Disrupted nightly sleep and clogged arteries tend to sneak up on us as we age. And while both disorders may seem unrelated, a new study helps explain why they are intertwined.
University of California sleep scientists have begun to reveal what it is about fragmented nightly sleep that leads to the fatty arterial plaque build-up known as atherosclerosis that can result in fatal heart disease.
“We’ve discovered that fragmented sleep is associated with a unique pathway – chronic circulating inflammation throughout the blood stream – which, in turn, is linked to higher amounts of plaques in coronary arteries,” said study senior author Professor Matthew Walker.
The findings reveal poor sleep as a key risk factor for cardiovascular disease.
“To the best of our knowledge, these data are the first to associate sleep fragmentation, inflammation and atherosclerosis in humans,” said study lead author Raphael Vallat.
Established risk factors for cardiovascular disease in humans include poor diet, lack of exercise, obesity, high blood pressure and smoking.
Using statistical modelling, the researchers analysed the diagnostic data of more than 1600 middle-aged and older adults using a national dataset known as the multi-ethnic study of atherosclerosis.
To isolate the effect of sleep quality on heart health, the study controlled for age, ethnicity, gender, body mass index, sleep disorders, blood pressure and high-risk behaviours such as smoking.
The researchers then tracked the results of the study participants, analysing their blood tests, their calcium scores that can gauge plaque build-up, as well as several different measures of sleep, including wristwatch-assessed sleep across a week and a night in a sleep laboratory that measured electrical brainwave signals.
The final outcome clearly linked disrupted sleep patterns to higher concentrations of circulating inflammatory factors and, specifically, of white blood cells known as monocytes and neutrophils, which are key players in atherosclerosis.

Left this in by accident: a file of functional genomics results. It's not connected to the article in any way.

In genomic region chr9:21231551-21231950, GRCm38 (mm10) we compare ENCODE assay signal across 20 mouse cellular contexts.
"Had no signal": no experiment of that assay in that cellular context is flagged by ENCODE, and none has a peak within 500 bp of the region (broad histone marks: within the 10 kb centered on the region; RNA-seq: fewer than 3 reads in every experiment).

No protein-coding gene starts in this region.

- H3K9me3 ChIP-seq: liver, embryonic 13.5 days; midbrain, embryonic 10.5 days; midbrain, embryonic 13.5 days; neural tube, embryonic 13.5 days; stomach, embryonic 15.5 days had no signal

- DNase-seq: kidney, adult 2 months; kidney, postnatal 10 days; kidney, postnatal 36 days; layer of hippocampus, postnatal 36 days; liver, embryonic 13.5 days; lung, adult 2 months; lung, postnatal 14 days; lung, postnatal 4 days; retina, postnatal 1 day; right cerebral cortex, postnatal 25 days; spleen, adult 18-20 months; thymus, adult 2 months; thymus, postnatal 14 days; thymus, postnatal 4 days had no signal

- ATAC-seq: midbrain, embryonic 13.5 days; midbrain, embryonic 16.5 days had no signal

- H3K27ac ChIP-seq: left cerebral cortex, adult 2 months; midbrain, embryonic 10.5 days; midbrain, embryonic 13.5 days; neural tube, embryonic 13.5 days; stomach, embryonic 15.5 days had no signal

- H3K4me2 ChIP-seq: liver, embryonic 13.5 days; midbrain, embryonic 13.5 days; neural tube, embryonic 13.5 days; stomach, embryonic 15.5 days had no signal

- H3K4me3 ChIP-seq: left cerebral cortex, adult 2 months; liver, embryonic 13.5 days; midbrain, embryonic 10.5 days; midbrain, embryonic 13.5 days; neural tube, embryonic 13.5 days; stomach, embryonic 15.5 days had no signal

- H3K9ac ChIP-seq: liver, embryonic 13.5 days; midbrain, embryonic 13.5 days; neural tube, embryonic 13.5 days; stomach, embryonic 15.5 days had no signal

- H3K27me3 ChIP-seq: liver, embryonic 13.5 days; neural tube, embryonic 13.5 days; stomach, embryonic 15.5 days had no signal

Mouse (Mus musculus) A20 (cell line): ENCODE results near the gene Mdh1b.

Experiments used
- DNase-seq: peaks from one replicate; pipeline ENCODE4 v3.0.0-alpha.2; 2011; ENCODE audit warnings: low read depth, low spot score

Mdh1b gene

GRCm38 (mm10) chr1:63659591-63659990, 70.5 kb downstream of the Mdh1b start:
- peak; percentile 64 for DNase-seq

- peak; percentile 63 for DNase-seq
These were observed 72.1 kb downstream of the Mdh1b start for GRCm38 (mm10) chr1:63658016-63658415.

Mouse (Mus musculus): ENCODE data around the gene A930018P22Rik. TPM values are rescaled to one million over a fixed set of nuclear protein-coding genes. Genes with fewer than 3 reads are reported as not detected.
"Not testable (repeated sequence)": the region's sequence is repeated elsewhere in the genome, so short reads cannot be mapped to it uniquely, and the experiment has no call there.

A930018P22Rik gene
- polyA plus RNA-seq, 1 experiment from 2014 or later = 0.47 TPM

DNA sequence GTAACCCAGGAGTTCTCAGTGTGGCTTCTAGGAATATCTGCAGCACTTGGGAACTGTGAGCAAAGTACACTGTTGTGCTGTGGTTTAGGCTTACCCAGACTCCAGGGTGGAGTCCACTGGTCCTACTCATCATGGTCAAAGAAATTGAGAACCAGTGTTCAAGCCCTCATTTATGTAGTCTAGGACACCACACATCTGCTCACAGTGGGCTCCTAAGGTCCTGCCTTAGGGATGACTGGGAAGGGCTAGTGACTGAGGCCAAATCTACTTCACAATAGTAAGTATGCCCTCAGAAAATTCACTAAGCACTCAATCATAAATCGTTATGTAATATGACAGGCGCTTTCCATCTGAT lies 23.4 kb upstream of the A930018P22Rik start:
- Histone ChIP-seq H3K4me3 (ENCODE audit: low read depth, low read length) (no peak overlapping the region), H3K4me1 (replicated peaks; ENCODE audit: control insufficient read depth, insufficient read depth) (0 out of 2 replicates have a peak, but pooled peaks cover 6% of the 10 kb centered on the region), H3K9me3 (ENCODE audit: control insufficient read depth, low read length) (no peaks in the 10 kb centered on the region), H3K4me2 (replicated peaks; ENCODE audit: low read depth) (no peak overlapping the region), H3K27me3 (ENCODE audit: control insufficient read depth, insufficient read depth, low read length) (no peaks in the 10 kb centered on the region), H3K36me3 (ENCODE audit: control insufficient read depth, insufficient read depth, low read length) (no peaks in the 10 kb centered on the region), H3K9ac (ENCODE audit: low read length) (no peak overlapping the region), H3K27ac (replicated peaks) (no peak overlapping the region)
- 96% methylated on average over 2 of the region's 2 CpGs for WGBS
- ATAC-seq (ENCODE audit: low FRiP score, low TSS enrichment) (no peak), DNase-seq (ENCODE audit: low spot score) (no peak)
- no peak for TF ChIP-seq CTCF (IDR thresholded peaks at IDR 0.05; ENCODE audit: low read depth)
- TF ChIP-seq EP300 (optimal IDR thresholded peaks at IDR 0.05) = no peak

“In revealing this link with chronic inflammation, the findings suggest a missing middleman that is brokering the bad deal between fragmented sleep and the hardening of blood vessels,” Prof. Walker said.
The findings linking poor sleep to atherosclerosis via chronic inflammation have major public health implications, the researchers said.
With chronic inflammation shaping up to be a bridge connecting poor sleep to cardiovascular disease, it’s worth exploring its role in a plethora of other diseases where inflammation is known to be a possible factor, the researchers said.
“This link between fragmented sleep and chronic inflammation may not be limited to heart disease, but could include mental health and neurological disorders, such as major depression and Alzheimer’s disease,” Prof. Walker said. “These are new avenues we must now explore.”
Tips to improve sleep quality
1. maintain a regular sleep routine, going to bed and waking up at the same time each day
2. as part of a nightly wind-down routine, avoid viewing computer, smartphone and TV screens in the last hour before bedtime, and keep phones and other digital devices out of the bedroom
3. engage in some form of physical exercise during the day
4. get exposure to natural daylight, especially in the first half of the day
5. avoid stimulants, such as caffeine, and sedatives, such as alcohol, later in the day
6. if you can’t sleep, get out of bed and do a relaxing activity away from the bedroom, such as reading in dim light, and only return to bed when you’re sleepy
7. get screened for sleep apnoea if you are known to be a heavy snorer and/or feel excessively tired during the day.
8. consult your doctor if you are experiencing insomnia and inquire about cognitive behavioural therapy as a treatment.
Do you suffer from disrupted sleep? Have you ever tried to fix the problem? What works for you?
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Disclaimer: This article contains general information about health issues and is not advice. For health advice, consult your medical practitioner.